While these experiences are all conceptually similar, they differ in very important ways. First, note that Internet Explorer’s option shows a “Remember my credentials” checkbox while Chrome/Edge do not. Proxy credentials saved by Internet Explorer will be reused without prompting, across browsing sessions and across other applications that use the WinHTTP Proxy Service.

In contrast, in Chrome and older Edge, the proxy credentials prompt is integrated with the browser’s Password Manager. If the user accepts the followup prompt to save the proxy credentials, those credentials will autofill the dialog in future browser sessions. Notably, however, the proxy authentication is not automatic– the user must manually click the Sign in button once per browser session.

Storing a credential in your Edge profile’s password manager only applies to that one browser profile– other profiles and apps do not have access to the credential.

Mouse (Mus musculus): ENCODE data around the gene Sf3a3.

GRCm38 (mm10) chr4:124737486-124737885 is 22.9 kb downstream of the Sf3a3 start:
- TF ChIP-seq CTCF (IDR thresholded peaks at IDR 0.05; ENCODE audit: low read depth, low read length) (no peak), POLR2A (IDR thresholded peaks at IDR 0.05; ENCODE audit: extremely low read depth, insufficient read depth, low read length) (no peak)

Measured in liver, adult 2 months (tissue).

In Edge 88+, this password manager integration was lost in the switch to use the Windows Hello prompt for NTLM/Negotiate. A new policy (WindowsHelloForHTTPAuthEnabled) added to Edge 90 changes Edge’s proxy credentials dialog back to the older dialog.

Other App Credential UX

Support for manually-authenticating proxies outside of browsers has always been terrible, and many Win8 applications didn’t even bother to handle it. Sadly, that shortcoming remains in Windows 10, where you can’t even use the Windows Store when a proxy needs credentials that are not supplied automatically. An generic error page is shown:

However, as mentioned earlier, around IE11 a change was made to push proxy authentication creds entered in Internet Explorer’s proxy authentication prompt into the Windows Credential Manager (CredMan):

As seen in the Control Panel view (Persistence: Enterprise):